One of the most common questions we get about Æther while we’re at conventions is about the flexibility of the system. What can it do, what can’t it do. Kevin usually tells people that there isn’t much that it can’t do without a little tinkering; but to be fair, he says that most systems work that way. What sets Æther apart is the ease that you can just mess with a few things and change the entire scope of the game. Add in some skills and take away some skills, tinker with the equipment list and, voila! Suddenly you turned it from a modern game into a Napoleonic era game. But the system doesn’t include rules for changing things like race, so the argument is made that it doesn’t handle fantasy well.
So let’s fix that.
Last week, we discussed how characters in Æther are 6-20 characters, meaning each receives six attribute points, twenty bonus points at character creation. That, combined with traits like walking speed, gives a Narrator a lot to play with when trying to create something as basic as alien races or different fantasy races. Assigning point values to do something like that is tricky as well, but don’t sweat it, that’s been done for you:
- -10 +1 to an Attribute. Attribute begins at 4, plus attribute point distribution. The attribute can start play as high as 8 and advance as high as 11.
- -5 Slower walking speed. Multipliers are 2, 5, and 8 instead of 3, 7, and 11 for walking, running, and sprinting respectively.
- -5 -5 bonus points at character creation.
- -5 Height is about 7 feet on average instead of about 5’6”. Average sized creatures (such as normal sized humans) have a base 20 difficulty hitting large characters instead of a base 30, and large creatures have a base 50 to hit average sized creatures instead of base 30.
- +5 Height is about 4 feet on average instead of about 5’ 6”. Average sized creatures (such as normal size humans) have a base 50 difficulty hitting small characters instead of a base 30, and shorter creatures have a base 20 to hit average sized creatures instead of a base 30.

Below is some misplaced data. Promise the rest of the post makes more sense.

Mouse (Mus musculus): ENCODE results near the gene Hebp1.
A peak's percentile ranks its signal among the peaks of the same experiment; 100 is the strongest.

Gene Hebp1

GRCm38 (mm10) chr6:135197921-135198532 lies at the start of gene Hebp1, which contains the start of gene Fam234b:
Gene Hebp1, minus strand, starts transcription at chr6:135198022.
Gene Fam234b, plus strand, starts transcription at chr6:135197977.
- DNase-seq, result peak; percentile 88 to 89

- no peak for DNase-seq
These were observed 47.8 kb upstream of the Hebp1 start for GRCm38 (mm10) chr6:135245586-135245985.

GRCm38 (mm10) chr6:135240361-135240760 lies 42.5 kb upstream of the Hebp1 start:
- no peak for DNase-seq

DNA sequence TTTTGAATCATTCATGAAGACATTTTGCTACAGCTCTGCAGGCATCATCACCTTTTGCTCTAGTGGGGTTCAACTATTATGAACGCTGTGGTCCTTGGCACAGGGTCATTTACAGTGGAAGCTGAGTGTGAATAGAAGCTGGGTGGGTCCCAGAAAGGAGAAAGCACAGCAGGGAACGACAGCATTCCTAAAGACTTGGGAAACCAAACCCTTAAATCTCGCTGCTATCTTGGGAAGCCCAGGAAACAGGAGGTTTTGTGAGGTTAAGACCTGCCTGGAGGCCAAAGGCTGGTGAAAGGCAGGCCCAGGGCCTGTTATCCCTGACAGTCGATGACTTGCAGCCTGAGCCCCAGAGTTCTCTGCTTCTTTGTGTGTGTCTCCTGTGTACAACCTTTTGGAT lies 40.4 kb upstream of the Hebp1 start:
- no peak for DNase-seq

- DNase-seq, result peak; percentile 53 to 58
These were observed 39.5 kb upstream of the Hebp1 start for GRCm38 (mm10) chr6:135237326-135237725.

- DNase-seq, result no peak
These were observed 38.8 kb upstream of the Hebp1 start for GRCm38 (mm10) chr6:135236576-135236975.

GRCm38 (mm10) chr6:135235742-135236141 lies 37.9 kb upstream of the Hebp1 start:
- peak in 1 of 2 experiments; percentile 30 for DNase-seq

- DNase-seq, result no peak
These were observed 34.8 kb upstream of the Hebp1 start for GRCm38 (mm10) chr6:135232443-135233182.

- +5 +5 bonus points at character creation.
- +5 Faster walking speed. Multipliers are 4, 8, and 12 instead of 3, 7, 11 for walking, running, and sprinting, respectively.
- +10 -1 to an Attribute. Attribute begins at 2, plus attribute point distribution. The attribute can start play only as high as 6 and can advance only as high as 9.
The points it refers to are bonus points, not attribute points. Attribute points remain unchanged at 6 points to distribute, it is only the 20 bonus points we’re looking at changing. If a Narrator was so inclined, it would be possible to build a race with 0 bonus points but a lot of advantages. For this example though, we’ll try to keep it as close to a 6-20 character as we can; let’s build a stock fantasy Dwarf.
- +1 Toughness (-10)
- -1 Appearance (+10)
- Reduced Move (+5)
- Small Stature (-5)
The character starts off at a Toughness of 4 instead of 3, and it can advance to 11 instead of 10 as well as start at an 8 maximum instead of a 7. Appearance starts at a 2 instead of a 3, and it can advance to 9 instead of 10 as well as starting off at 6 maximum instead of 7. Dwarves are shorter and move slower, having walking, running, and sprinting multipliers of 2, 5, and 8 instead of 3, 7, and 11. Finally, Dwarves, being smaller than Humans, are harder for Humans to hit than normal, and likewise, Humans and Human-sized targets are easier to hit for Dwarves.
On top of all of that, Dwarves start off at 6 attribute points to distribute and 20 bonus points, just like a standard Human.
The Narrator may wish to do some additional tweaking such as adding in the ability to see in the dark as if it were day light (-10 points) or being able to see in low light as if it were daylight, (-5 points). These might be balanced out by being hindered in full day light (-5 points, -10 to all skill checks requiring sight), or being blind in full sunlight (-10, -50 to all checks in bright light, -10 to all checks in dim lighting). For every yin, there is a yang, and for every advantage, there is a disadvantage. As long as everything is kept neat and orderly, there is literally nothing you can’t do with character creation!